Ursa Major

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Ursa Major
Ursa Major
Click for larger image
List of stars in Ursa Major
Abbreviation: UMa
Genitive: Ursae Majoris
Symbology:
Right ascension: 10.67 h
Declination: +55.38°
Area: 1280 sq. deg. (3rd)
Main stars: 7, 20
Bayer/Flamsteed stars: 93
Stars known to have planets: 20
Bright stars: 7
Nearby stars: 8
Brightest star: ε UMa (Alioth) (1.76m)
Nearest star: Lalande 21185 ( ly)
Messier objects: 7
Meteor showers: Alpha Ursa Majorids
Leonids-Ursids
Bordering constellations: Draco
Camelopardalis
Lynx
Leo Minor
Leo
Coma Berenices
Canes Venatici
Boötes
Visible at latitudes between +90° and −30°
Best visible at 21:00 (9 p.m.) during the month of April
Big dipper.triddle.jpg
The Big Dipper or Plough.

Ursa Major is a constellation that can be seen in the northern hemisphere and part of the southern hemisphere. Its name means Great Bear in Latin. It was named that because many different groups of people around the world have thought that its stars look a lot like a bear with a long tail. All of the stars in the constellation except Dubhe and Alkaid are moving toward the same point in the sky through proper motion. This group of stars is known as the Ursa Major Moving Group.

Several bright galaxies are found in Ursa Major, including the pair Messier 81 (one of the brightest galaxies in the sky) and Messier 82 above the bear's head, and the Pinwheel Galaxy (M101), a beautiful spiral galaxy northwest of the star η Ursae Majoris. The other well-known spiral galaxies Messier 108 and Messier 109 can also be found in this constellation. The constellation has about 50 galaxies that can be seen with a small telescope. The bright planetary nebula Owl Nebula (M97), can be found along the bottom of the bowl of the Big Dipper.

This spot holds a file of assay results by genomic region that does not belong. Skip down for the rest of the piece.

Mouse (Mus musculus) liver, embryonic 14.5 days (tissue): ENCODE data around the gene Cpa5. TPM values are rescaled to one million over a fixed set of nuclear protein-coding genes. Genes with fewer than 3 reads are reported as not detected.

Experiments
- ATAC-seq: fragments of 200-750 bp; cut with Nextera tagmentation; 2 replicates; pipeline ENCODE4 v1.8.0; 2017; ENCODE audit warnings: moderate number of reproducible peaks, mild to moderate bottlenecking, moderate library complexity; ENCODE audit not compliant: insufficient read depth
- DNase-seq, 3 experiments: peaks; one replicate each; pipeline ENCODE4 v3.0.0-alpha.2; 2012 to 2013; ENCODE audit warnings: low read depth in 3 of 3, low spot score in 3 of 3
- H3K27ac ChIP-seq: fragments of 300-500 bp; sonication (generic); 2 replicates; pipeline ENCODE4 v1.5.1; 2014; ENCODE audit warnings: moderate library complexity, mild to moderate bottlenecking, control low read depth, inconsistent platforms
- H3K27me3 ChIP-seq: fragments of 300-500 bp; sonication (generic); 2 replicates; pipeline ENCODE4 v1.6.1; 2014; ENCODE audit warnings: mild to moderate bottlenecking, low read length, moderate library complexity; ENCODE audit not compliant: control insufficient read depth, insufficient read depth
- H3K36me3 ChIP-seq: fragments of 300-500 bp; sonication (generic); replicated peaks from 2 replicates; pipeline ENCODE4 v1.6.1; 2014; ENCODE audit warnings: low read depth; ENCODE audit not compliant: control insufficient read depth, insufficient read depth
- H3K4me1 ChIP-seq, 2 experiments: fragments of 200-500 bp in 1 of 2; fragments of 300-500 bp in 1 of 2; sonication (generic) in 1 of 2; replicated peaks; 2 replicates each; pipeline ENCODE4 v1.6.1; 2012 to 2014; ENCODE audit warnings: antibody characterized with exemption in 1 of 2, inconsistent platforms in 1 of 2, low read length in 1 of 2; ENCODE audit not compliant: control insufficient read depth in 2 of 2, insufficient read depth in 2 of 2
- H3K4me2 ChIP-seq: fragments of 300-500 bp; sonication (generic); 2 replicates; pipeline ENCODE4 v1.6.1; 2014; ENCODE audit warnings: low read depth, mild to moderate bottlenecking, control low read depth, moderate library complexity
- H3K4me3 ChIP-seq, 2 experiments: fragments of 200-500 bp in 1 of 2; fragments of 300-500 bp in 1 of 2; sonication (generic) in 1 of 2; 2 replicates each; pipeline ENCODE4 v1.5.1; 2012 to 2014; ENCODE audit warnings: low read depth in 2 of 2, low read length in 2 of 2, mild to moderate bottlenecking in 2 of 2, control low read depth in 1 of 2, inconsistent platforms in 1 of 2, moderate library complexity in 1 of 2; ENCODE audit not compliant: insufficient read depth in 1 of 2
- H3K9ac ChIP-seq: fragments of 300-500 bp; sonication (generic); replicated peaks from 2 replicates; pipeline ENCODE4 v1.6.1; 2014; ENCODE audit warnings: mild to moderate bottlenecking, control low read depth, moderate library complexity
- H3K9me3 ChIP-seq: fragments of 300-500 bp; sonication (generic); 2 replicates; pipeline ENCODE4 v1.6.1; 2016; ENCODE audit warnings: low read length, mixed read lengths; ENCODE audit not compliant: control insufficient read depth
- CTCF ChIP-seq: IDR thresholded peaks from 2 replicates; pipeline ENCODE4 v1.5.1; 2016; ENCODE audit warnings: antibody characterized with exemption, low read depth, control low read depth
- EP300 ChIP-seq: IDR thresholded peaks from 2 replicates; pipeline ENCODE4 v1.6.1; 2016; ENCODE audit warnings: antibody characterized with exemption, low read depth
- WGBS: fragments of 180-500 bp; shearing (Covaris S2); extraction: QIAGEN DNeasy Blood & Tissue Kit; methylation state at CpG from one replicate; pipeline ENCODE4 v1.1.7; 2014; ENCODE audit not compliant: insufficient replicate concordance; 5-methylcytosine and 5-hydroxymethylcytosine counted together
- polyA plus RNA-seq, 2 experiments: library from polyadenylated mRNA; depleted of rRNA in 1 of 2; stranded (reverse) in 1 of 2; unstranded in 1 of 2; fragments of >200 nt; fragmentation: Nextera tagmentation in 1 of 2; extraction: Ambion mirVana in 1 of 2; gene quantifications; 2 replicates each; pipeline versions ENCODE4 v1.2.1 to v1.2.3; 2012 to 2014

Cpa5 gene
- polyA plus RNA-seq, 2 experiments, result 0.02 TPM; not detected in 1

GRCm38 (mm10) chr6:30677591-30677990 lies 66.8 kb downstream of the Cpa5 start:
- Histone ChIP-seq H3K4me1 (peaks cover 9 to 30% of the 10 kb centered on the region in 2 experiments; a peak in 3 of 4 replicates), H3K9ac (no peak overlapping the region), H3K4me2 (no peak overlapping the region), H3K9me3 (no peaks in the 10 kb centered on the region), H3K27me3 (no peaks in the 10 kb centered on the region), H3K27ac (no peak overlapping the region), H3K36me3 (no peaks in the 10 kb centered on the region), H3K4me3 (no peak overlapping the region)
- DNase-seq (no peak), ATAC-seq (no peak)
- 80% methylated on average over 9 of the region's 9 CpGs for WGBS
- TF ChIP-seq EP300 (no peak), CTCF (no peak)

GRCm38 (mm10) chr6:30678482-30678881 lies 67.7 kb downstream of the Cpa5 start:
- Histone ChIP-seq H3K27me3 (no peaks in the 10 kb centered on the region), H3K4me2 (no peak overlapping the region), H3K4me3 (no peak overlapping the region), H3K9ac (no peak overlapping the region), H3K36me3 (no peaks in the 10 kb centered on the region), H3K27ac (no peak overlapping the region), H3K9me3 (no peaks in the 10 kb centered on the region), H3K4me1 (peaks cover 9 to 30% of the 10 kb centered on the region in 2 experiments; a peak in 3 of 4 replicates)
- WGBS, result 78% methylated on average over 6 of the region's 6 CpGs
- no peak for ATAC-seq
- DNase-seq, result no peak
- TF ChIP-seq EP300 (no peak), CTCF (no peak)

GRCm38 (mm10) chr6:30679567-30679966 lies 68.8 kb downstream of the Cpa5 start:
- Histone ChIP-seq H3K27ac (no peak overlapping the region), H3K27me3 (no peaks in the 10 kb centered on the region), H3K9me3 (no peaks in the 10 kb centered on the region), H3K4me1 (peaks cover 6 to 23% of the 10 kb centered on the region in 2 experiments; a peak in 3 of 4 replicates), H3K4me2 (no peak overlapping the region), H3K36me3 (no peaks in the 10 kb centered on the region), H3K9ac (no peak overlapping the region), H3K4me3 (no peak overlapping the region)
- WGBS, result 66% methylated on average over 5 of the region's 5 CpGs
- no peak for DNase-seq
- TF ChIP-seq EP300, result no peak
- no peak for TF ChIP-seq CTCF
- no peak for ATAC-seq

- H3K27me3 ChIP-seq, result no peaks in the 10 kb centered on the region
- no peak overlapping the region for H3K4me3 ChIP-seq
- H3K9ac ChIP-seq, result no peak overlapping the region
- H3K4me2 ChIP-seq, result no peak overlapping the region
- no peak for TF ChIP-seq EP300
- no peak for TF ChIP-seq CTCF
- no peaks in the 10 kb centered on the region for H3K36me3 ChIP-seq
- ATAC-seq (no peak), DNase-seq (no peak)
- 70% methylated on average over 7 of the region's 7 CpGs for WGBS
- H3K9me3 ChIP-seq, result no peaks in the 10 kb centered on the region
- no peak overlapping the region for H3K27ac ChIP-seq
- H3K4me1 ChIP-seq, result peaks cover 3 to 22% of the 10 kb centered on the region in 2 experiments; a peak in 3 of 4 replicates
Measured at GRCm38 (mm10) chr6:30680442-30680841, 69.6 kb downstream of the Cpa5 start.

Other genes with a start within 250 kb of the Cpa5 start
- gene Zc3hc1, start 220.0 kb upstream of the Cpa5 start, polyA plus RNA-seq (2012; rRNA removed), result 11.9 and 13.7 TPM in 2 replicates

The Big Dipper[change | edit source]

The Big Dipper (or Plough) within Ursa Major

The seven stars in the upper-left corner of Ursa Major form an asterism called the Big Dipper (or the Plough in Great Britain). This group has been recognized by almost all groups of people who live or lived in places where it can be seen in the sky and it is one of the best-known star patterns. The Big Dipper is helpful in finding the north star because an imaginary line drawn through the two stars on the right side will point directly at the north star. These two stars are called The Pointers and they are very important on navigation by stars.

Other websites[change | edit source]